Your words help drive our work | So Good News


Ten years ago, we started sharing information with the public from complaints submitted to us in the Consumer Complaint Database. Earlier this month, we published three million complaints. Although many government agencies accept complaints, often those complaints are hidden from the public. By making complaints public, we increase transparency and enable a more transparent response to consumer problems.

Congress tasked the CFPB with ensuring that consumers have access to fair, transparent, and competitive marketplaces for consumer products and services. For example, we can write laws, monitor companies, and bring laws to enforce those laws.

We also collect, monitor, and respond to consumer complaints. Through our complaints process we get complaints to companies—usually within a day—so that they can respond to consumer concerns. But our work—and the results of consumer complaints—doesn’t end once a company responds. We all publish complaints and use complaints as an important part of how we prioritize our actions and identify challenges in the marketplace.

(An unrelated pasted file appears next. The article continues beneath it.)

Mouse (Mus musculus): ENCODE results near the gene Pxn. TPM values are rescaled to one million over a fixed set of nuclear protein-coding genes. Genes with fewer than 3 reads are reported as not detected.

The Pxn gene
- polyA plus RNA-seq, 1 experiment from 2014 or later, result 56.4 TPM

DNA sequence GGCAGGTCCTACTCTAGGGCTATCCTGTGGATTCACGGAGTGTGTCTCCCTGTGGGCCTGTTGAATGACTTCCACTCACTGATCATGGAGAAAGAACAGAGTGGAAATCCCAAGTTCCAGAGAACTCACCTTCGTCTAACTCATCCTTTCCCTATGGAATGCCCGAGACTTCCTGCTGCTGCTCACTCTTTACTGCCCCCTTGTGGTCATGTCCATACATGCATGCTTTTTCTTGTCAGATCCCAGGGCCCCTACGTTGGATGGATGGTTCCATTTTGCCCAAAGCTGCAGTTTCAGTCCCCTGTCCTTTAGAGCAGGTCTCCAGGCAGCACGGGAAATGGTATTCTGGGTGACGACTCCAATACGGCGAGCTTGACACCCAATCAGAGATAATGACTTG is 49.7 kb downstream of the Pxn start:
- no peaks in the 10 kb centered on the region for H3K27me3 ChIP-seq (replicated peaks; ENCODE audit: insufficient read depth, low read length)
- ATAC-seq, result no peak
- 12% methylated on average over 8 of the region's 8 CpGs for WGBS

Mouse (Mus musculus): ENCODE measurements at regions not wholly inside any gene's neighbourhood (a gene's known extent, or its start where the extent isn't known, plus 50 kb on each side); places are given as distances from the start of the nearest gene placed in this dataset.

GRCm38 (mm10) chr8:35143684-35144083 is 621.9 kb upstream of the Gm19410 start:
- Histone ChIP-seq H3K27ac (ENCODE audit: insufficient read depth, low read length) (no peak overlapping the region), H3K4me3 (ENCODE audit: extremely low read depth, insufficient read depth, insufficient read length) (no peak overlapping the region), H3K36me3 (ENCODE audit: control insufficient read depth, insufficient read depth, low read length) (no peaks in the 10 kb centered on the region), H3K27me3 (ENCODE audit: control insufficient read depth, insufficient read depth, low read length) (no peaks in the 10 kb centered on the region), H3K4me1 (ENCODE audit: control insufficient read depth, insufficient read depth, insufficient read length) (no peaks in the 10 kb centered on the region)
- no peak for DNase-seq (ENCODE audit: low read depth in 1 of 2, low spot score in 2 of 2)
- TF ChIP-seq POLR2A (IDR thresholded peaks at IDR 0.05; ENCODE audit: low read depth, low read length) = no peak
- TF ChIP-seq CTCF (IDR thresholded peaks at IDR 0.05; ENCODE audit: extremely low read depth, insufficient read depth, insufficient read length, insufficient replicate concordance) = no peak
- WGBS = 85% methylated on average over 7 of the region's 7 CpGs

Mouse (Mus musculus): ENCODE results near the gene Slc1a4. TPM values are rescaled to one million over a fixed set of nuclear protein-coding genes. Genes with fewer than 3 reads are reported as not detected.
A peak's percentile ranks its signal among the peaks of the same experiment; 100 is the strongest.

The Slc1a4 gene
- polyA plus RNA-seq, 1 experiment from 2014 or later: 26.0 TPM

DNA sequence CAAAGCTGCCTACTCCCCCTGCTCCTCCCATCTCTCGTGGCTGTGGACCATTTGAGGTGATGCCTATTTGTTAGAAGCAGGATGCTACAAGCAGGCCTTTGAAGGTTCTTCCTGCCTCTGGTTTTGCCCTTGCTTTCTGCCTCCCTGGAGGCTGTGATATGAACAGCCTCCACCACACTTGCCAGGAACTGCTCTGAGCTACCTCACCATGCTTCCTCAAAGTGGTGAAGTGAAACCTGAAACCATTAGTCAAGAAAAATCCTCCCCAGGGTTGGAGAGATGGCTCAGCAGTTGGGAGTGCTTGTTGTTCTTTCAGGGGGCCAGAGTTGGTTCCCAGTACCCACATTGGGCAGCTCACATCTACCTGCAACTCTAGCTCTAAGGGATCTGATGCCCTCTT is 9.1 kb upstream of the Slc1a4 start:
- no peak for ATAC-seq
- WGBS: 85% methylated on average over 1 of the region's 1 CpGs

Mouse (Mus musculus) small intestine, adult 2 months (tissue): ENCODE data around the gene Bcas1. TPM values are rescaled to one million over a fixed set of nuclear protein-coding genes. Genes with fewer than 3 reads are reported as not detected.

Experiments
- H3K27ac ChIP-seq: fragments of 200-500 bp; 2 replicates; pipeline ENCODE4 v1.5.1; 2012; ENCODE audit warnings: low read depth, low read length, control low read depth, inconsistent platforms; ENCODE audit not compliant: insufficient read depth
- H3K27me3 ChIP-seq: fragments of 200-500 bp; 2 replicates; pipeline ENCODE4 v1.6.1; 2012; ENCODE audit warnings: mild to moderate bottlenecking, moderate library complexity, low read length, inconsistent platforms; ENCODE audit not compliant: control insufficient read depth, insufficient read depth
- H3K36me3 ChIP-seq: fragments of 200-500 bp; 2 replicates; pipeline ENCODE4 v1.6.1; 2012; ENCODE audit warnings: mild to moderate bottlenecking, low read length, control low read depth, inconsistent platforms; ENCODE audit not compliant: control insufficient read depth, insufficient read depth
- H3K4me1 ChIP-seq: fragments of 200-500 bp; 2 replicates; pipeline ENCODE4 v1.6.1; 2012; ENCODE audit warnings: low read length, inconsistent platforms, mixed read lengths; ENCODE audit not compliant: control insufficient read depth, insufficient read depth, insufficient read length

A working-class worker, an American senior, a homeowner, a student loan borrower, or anyone from all over America can submit a complaint to us, support our work and improve the problems and challenges we can solve.

Here are just a few examples of how buying terms change our actions:

  • Improving the credit reporting process: We published reports detailing what we hear from consumers, including servicemembers, who report errors on their credit reports, processing problems, information inconsistencies, and other issues. We shared what consumers can do to help credit reporting companies respond and correct errors on their credit reports.
  • To explain the debts that can be collected: We hear from caregivers who say they want to pay off the debts of friends or family they consider from a nursing home. The CFPB and the Centers for Medicare & Medicaid Services recently issued a joint letter confirming that nursing homes may not require a third-party caregiver to pay a nursing home resident’s bills as a condition of the facility’s consent.
  • Monitoring medical billing errors: We hear from patients about the financial impact of medical bills and contributions that individuals and families across the country face. We reported this issue and continue to monitor medical bills, including reviewing potential medical debt and updating credit reports.
  • Starting a search for idle cash: We’ve already heard from consumers who said they were surprised by fees: overdraft fees, insufficient funds (NSF), late payments, fees, and more. Earlier this year, we launched a plan to save families billions of dollars each year by reducing the fees charged by banks and financial services companies.

Customers can continue to find solutions to their problems and can continue to help improve consumer market policies by submitting complaints to us. If you have a problem with a product or service, you can submit a complaint online or call (855) 411-2372.


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